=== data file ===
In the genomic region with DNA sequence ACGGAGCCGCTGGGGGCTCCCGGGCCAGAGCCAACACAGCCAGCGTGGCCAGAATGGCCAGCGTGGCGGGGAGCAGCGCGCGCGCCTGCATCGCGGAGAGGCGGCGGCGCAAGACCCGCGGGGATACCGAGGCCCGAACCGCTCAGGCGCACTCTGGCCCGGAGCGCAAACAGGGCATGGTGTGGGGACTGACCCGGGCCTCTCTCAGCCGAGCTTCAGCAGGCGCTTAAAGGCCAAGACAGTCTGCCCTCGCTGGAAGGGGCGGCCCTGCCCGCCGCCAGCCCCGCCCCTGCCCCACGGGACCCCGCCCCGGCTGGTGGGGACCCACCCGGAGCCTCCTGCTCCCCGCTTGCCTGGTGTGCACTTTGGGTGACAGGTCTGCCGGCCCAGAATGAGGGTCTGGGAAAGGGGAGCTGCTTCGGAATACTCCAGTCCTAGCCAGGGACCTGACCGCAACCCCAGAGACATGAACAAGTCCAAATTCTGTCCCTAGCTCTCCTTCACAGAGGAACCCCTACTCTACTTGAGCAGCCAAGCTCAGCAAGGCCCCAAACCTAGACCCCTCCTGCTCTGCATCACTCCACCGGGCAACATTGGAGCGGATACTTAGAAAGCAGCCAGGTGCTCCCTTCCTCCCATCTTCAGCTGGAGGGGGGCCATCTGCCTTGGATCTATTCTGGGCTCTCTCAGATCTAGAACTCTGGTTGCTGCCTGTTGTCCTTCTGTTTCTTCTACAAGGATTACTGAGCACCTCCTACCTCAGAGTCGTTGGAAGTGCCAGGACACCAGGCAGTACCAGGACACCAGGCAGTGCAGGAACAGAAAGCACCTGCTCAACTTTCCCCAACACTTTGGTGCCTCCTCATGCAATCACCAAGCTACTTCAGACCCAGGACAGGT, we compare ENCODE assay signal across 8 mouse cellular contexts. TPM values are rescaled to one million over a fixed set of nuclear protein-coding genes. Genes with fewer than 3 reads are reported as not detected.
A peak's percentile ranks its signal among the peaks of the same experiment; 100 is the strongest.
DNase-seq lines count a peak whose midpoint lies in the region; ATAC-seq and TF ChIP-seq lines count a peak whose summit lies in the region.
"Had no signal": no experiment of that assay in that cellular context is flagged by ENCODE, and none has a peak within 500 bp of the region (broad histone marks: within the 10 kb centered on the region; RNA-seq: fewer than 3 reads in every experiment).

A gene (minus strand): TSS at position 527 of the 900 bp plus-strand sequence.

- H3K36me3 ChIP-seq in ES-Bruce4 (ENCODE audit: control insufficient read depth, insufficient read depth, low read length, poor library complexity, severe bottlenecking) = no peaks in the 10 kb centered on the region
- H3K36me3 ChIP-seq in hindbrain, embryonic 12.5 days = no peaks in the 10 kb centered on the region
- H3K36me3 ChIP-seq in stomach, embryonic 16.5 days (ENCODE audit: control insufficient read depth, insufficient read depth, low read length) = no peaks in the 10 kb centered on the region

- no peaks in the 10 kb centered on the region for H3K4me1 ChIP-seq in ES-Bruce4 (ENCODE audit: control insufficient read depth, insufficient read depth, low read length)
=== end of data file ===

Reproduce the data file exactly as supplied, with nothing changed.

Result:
In the genomic region with DNA sequence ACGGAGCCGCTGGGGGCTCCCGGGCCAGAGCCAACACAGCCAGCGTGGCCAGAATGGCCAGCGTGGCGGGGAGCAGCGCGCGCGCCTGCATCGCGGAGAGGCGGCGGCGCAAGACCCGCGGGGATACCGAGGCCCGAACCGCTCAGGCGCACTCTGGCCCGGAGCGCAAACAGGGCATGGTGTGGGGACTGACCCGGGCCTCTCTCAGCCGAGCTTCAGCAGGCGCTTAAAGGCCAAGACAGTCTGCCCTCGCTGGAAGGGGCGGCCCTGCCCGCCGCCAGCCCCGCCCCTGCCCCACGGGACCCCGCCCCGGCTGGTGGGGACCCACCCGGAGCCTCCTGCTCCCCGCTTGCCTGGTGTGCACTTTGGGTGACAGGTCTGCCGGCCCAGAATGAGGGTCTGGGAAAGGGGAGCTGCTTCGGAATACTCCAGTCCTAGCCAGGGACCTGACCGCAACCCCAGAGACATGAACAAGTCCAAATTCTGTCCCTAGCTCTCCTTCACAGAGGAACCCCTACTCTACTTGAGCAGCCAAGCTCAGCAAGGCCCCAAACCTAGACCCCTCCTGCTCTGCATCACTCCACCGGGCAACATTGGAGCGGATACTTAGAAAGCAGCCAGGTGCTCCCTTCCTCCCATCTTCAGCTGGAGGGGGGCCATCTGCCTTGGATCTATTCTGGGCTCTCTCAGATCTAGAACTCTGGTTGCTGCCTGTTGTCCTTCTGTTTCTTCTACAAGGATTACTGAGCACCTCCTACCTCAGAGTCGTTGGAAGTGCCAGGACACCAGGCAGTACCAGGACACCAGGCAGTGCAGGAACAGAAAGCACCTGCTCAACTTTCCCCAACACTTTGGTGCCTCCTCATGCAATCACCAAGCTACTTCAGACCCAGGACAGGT, we compare ENCODE assay signal across 8 mouse cellular contexts. TPM values are rescaled to one million over a fixed set of nuclear protein-coding genes. Genes with fewer than 3 reads are reported as not detected.
A peak's percentile ranks its signal among the peaks of the same experiment; 100 is the strongest.
DNase-seq lines count a peak whose midpoint lies in the region; ATAC-seq and TF ChIP-seq lines count a peak whose summit lies in the region.
"Had no signal": no experiment of that assay in that cellular context is flagged by ENCODE, and none has a peak within 500 bp of the region (broad histone marks: within the 10 kb centered on the region; RNA-seq: fewer than 3 reads in every experiment).

A gene (minus strand): TSS at position 527 of the 900 bp plus-strand sequence.

- H3K36me3 ChIP-seq in ES-Bruce4 (ENCODE audit: control insufficient read depth, insufficient read depth, low read length, poor library complexity, severe bottlenecking) = no peaks in the 10 kb centered on the region
- H3K36me3 ChIP-seq in hindbrain, embryonic 12.5 days = no peaks in the 10 kb centered on the region
- H3K36me3 ChIP-seq in stomach, embryonic 16.5 days (ENCODE audit: control insufficient read depth, insufficient read depth, low read length) = no peaks in the 10 kb centered on the region

- no peaks in the 10 kb centered on the region for H3K4me1 ChIP-seq in ES-Bruce4 (ENCODE audit: control insufficient read depth, insufficient read depth, low read length)